Understanding Millennials in the workplace - Part 2

In part 1 of this series, we busted a deep-rooted misconception about millennials in the workplace and how they pursue career development.

In part 2, we take a close look at the engagement and productivity challenges presented within multi-generational workspaces and how managers can bridge the generation gap for better engagement and productivity.

In praise of a multi-generational workforce

Recent evidence shows that bridging the generation gap in the workplace can have a positive impact on productivity levels and overall results. A recent study by McDonald's shows that their multi-generational workforce not only enhances the franchise’s business performance, but also resulted in employees feeling 10% happier, along with improved customer satisfaction.

Claire Hall, Chief People Officer for McDonald's UK, said of the results:

“As these insights show, teams that bring together a mix of people of different ages and at different life stages are fundamental to creating a happy and motivated workplace and to delivering a great customer experience.

"The age range of our people at McDonald’s now spans an incredible 75 years. Diverse and committed restaurant teams will remain at the heart of our business and I hope other employers will recognise the benefits.”

Bridging the generation gap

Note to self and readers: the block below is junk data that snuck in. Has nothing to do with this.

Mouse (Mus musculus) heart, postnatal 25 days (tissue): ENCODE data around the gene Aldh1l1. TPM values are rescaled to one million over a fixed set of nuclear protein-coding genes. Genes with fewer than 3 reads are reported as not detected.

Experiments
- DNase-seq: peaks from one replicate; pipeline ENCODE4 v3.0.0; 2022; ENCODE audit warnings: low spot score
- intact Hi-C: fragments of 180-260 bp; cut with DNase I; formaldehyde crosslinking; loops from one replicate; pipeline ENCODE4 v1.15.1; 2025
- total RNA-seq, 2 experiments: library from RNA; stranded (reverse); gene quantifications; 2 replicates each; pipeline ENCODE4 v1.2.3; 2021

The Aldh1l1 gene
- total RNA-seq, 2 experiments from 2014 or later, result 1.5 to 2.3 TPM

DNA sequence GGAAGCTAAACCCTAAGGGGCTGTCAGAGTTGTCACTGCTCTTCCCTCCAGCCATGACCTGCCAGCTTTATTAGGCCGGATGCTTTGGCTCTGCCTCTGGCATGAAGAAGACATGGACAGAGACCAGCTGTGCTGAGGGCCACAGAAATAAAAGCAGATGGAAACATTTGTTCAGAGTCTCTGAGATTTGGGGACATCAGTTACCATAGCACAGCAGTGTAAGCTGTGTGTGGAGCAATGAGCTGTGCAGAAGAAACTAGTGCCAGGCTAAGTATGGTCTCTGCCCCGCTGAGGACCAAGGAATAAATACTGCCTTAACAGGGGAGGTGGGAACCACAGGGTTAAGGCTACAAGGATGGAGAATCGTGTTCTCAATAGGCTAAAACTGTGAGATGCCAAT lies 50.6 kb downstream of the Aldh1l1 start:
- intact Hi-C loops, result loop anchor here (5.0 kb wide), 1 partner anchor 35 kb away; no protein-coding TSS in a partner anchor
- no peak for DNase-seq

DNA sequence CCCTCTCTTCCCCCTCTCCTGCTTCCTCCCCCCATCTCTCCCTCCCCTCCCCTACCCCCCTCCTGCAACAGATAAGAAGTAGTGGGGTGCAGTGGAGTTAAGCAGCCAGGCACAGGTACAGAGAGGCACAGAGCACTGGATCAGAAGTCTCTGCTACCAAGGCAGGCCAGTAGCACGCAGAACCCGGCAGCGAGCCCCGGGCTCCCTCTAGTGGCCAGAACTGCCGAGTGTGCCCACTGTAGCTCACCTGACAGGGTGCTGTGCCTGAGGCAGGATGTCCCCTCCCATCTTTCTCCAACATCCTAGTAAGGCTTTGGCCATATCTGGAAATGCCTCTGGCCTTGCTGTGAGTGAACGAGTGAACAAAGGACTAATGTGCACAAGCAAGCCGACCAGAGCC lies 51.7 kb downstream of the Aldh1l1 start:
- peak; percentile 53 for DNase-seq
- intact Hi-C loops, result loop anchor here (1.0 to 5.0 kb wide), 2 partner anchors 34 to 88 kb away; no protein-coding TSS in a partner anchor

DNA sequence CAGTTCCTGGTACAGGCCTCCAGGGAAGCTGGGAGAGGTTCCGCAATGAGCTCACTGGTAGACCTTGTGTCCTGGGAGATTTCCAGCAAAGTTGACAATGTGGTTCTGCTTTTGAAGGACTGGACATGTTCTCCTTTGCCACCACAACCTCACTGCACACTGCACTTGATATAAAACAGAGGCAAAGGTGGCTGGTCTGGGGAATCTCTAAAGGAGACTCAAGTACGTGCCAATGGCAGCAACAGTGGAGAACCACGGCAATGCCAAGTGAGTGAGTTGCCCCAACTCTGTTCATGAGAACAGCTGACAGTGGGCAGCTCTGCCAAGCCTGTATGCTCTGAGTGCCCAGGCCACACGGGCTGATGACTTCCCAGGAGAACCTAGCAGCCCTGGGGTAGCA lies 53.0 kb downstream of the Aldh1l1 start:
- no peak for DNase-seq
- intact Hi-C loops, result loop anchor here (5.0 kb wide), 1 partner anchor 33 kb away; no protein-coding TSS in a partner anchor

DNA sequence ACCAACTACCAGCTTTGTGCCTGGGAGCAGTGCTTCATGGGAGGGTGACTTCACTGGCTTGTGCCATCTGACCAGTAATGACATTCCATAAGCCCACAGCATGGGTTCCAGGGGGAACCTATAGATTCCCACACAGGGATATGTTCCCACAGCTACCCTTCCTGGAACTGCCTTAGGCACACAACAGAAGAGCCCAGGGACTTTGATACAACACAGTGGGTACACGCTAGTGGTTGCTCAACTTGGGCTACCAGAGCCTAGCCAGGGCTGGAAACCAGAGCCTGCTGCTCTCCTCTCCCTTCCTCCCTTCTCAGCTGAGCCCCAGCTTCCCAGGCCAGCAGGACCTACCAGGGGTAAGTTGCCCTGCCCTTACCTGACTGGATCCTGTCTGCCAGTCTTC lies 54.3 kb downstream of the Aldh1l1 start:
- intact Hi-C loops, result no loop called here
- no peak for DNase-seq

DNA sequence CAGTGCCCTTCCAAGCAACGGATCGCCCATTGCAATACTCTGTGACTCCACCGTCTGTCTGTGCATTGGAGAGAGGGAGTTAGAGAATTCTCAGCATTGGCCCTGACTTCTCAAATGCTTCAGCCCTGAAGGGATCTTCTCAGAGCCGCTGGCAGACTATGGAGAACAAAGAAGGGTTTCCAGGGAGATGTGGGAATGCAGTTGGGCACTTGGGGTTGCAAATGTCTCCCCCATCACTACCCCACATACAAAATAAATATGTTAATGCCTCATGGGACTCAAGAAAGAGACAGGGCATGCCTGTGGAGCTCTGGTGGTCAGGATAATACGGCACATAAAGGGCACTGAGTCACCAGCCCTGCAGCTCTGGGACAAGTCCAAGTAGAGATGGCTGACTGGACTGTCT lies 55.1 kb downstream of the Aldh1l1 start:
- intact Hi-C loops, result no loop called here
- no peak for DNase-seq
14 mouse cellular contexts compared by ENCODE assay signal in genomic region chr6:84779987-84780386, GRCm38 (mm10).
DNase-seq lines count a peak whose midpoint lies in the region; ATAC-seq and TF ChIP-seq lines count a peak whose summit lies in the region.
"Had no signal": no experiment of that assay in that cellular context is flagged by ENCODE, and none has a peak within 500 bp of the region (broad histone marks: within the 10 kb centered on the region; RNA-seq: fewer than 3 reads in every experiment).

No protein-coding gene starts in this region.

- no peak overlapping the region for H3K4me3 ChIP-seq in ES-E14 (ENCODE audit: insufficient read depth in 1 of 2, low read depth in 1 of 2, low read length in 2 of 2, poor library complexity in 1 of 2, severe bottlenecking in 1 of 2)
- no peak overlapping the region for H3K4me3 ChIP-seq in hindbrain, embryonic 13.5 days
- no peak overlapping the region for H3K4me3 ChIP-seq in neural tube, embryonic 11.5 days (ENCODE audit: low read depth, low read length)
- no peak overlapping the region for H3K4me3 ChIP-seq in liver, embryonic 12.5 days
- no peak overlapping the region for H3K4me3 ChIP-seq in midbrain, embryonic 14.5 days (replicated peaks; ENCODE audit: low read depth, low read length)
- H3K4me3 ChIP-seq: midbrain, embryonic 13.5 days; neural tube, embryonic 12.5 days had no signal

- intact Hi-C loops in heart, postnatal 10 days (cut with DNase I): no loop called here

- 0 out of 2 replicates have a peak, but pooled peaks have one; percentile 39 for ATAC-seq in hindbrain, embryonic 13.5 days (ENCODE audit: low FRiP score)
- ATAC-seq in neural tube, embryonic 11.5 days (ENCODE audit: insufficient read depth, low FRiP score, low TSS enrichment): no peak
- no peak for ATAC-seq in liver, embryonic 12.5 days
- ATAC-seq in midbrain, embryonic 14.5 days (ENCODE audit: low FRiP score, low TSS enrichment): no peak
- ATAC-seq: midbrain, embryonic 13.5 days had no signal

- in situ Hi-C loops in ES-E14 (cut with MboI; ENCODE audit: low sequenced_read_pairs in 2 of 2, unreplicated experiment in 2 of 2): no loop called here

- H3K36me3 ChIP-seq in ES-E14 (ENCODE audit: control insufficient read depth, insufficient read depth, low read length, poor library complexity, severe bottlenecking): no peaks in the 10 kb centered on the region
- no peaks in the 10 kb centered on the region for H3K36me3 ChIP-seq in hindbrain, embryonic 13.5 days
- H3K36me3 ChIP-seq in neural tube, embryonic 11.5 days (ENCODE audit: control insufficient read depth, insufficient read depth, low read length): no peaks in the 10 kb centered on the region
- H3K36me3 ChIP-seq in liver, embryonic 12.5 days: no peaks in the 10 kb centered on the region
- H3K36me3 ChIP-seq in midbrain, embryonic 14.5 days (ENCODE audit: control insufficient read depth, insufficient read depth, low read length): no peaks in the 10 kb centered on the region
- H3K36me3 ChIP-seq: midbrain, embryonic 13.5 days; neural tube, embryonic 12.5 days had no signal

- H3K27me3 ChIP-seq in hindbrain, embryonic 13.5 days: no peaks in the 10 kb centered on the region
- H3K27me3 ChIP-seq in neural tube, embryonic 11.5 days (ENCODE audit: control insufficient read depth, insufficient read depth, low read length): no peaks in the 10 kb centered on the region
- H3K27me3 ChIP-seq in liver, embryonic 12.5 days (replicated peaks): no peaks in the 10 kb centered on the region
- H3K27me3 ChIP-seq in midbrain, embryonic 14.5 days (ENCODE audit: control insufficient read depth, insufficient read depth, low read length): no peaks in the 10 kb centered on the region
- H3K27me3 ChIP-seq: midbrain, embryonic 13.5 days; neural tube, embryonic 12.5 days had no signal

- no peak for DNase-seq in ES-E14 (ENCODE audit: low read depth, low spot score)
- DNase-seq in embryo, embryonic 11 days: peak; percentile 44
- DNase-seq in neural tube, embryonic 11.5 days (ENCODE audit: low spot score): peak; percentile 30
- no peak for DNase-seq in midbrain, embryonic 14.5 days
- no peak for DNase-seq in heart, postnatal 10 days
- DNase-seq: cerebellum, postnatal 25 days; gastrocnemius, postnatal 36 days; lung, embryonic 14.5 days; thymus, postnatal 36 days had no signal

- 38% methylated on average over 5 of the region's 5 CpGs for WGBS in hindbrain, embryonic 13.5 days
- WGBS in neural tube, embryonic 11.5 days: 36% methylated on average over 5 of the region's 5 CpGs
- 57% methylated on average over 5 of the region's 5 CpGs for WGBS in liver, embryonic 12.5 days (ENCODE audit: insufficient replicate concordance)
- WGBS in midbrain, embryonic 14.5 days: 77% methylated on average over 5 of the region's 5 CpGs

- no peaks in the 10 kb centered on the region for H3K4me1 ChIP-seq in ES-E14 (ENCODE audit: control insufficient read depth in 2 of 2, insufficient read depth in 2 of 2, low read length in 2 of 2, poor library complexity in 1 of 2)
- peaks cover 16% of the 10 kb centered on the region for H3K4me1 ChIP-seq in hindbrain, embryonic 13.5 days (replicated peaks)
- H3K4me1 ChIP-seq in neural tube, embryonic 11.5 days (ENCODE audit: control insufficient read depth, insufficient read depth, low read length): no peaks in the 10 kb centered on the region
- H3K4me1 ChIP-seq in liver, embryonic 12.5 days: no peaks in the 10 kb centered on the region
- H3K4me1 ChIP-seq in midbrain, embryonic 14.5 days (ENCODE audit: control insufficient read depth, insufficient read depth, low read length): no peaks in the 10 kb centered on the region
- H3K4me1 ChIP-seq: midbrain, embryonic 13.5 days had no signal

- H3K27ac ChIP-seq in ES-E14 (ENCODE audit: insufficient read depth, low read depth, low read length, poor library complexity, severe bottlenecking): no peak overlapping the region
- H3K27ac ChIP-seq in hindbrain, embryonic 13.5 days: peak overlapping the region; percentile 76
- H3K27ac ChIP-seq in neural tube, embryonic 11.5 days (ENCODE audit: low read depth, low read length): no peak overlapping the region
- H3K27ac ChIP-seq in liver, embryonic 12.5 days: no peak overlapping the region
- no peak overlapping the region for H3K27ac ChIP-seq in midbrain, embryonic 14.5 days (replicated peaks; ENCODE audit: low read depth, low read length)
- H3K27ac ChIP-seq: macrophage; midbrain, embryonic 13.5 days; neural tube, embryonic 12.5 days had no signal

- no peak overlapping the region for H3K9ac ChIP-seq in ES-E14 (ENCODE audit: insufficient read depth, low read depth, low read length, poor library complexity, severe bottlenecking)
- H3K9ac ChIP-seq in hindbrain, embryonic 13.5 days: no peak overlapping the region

The UK’s workforce comprises of three different generations which have each been raised against the backdrop of diverse social, economic and historical landscapes. This has led to individuals from each generation being stereotyped by management teams based on the year they were born. A generalised perception only succeeds in ignoring the complexity and diversity of humans from all walks of life.

In order to successfully foster collaboration and increase productivity within a multi-generational workforce, it’s imperative that HR professionals and leaders strive to overcome existing stereotypes in order to promote synergies, mutual respect and consideration.

According to a recent study by PwC, millennials say that they are actually comfortable working with older generations and value mentors in particular. However, there are signs of tensions.

  • 38% said that senior management do not relate to younger workers
  • 34% said that their personal drive was intimidating to other generations.
  • Nearly half of respondents felt that their managers did not always understand the way they use technology at work.

Rapid demographic changes in the workplace coupled with the incorporation of new generations into managerial positions may lead to conflicts in defining organisational values and culture. For this reason, HR managers of organisations participating in the Best Workplaces awards agree that, as millennials are entering into the job market in ever increasing numbers, organisations should have a deep knowledge of coexisting generations’ needs and expectations in order to anticipate potential engagement threats.

Top tips to manage a multi-generational workforce

  • Recognise the advantages of having multiple perspectives from employees and managers of different ages.
  • Provide age diversity training so everyone understands the myths about each age group.
  • Offer cross-generational mentoring by pairing employees from different age groups and different positions within the company. A focus on technology provides a great way to bridge the generation gap and skills gap at the same time.
  • Provide communications training to make it easier for everyone to work together.
  • Recognise the benefit of flexible working hours for all life stages.

Click here for our third and final part of this series, where we outline practical steps employers can take to retain the millennial workforce!

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